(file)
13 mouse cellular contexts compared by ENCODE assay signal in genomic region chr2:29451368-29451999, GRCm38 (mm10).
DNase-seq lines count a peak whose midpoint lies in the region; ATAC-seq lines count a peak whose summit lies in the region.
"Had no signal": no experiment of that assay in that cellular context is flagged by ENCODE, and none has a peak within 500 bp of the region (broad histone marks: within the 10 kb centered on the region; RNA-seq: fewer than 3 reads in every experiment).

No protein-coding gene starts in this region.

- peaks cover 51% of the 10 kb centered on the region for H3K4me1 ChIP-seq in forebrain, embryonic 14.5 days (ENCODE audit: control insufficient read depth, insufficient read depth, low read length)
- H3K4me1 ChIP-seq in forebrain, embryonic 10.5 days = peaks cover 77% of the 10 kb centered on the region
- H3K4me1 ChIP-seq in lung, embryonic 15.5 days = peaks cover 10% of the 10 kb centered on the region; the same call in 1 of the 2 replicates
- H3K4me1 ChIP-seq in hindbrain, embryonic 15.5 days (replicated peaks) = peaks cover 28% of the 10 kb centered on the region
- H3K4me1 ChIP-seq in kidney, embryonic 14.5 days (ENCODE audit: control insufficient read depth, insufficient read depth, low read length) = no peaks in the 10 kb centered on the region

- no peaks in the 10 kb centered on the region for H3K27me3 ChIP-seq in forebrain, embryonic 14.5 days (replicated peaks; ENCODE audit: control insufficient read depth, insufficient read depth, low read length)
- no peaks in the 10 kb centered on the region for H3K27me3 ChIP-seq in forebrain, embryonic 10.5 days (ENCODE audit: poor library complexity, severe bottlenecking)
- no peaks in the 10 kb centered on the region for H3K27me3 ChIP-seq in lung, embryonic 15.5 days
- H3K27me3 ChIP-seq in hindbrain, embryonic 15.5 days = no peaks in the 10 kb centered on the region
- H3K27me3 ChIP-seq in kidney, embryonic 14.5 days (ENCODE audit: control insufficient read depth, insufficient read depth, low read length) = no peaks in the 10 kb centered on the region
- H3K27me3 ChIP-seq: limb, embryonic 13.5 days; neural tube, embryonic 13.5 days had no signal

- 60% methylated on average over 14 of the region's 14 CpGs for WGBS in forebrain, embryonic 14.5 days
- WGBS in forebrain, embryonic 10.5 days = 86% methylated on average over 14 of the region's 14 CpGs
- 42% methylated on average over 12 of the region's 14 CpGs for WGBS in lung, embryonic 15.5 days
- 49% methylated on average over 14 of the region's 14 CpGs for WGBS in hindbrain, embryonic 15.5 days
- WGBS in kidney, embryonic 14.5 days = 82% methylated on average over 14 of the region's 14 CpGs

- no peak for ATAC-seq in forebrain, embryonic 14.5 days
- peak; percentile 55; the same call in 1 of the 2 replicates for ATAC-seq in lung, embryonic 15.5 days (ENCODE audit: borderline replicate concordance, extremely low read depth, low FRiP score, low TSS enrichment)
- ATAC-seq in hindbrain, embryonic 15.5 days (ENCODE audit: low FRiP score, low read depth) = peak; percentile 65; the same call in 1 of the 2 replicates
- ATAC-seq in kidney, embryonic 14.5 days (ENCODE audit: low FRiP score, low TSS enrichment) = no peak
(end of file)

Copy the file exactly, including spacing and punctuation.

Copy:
13 mouse cellular contexts compared by ENCODE assay signal in genomic region chr2:29451368-29451999, GRCm38 (mm10).
DNase-seq lines count a peak whose midpoint lies in the region; ATAC-seq lines count a peak whose summit lies in the region.
"Had no signal": no experiment of that assay in that cellular context is flagged by ENCODE, and none has a peak within 500 bp of the region (broad histone marks: within the 10 kb centered on the region; RNA-seq: fewer than 3 reads in every experiment).

No protein-coding gene starts in this region.

- peaks cover 51% of the 10 kb centered on the region for H3K4me1 ChIP-seq in forebrain, embryonic 14.5 days (ENCODE audit: control insufficient read depth, insufficient read depth, low read length)
- H3K4me1 ChIP-seq in forebrain, embryonic 10.5 days = peaks cover 77% of the 10 kb centered on the region
- H3K4me1 ChIP-seq in lung, embryonic 15.5 days = peaks cover 10% of the 10 kb centered on the region; the same call in 1 of the 2 replicates
- H3K4me1 ChIP-seq in hindbrain, embryonic 15.5 days (replicated peaks) = peaks cover 28% of the 10 kb centered on the region
- H3K4me1 ChIP-seq in kidney, embryonic 14.5 days (ENCODE audit: control insufficient read depth, insufficient read depth, low read length) = no peaks in the 10 kb centered on the region

- no peaks in the 10 kb centered on the region for H3K27me3 ChIP-seq in forebrain, embryonic 14.5 days (replicated peaks; ENCODE audit: control insufficient read depth, insufficient read depth, low read length)
- no peaks in the 10 kb centered on the region for H3K27me3 ChIP-seq in forebrain, embryonic 10.5 days (ENCODE audit: poor library complexity, severe bottlenecking)
- no peaks in the 10 kb centered on the region for H3K27me3 ChIP-seq in lung, embryonic 15.5 days
- H3K27me3 ChIP-seq in hindbrain, embryonic 15.5 days = no peaks in the 10 kb centered on the region
- H3K27me3 ChIP-seq in kidney, embryonic 14.5 days (ENCODE audit: control insufficient read depth, insufficient read depth, low read length) = no peaks in the 10 kb centered on the region
- H3K27me3 ChIP-seq: limb, embryonic 13.5 days; neural tube, embryonic 13.5 days had no signal

- 60% methylated on average over 14 of the region's 14 CpGs for WGBS in forebrain, embryonic 14.5 days
- WGBS in forebrain, embryonic 10.5 days = 86% methylated on average over 14 of the region's 14 CpGs
- 42% methylated on average over 12 of the region's 14 CpGs for WGBS in lung, embryonic 15.5 days
- 49% methylated on average over 14 of the region's 14 CpGs for WGBS in hindbrain, embryonic 15.5 days
- WGBS in kidney, embryonic 14.5 days = 82% methylated on average over 14 of the region's 14 CpGs

- no peak for ATAC-seq in forebrain, embryonic 14.5 days
- peak; percentile 55; the same call in 1 of the 2 replicates for ATAC-seq in lung, embryonic 15.5 days (ENCODE audit: borderline replicate concordance, extremely low read depth, low FRiP score, low TSS enrichment)
- ATAC-seq in hindbrain, embryonic 15.5 days (ENCODE audit: low FRiP score, low read depth) = peak; percentile 65; the same call in 1 of the 2 replicates
- ATAC-seq in kidney, embryonic 14.5 days (ENCODE audit: low FRiP score, low TSS enrichment) = no peak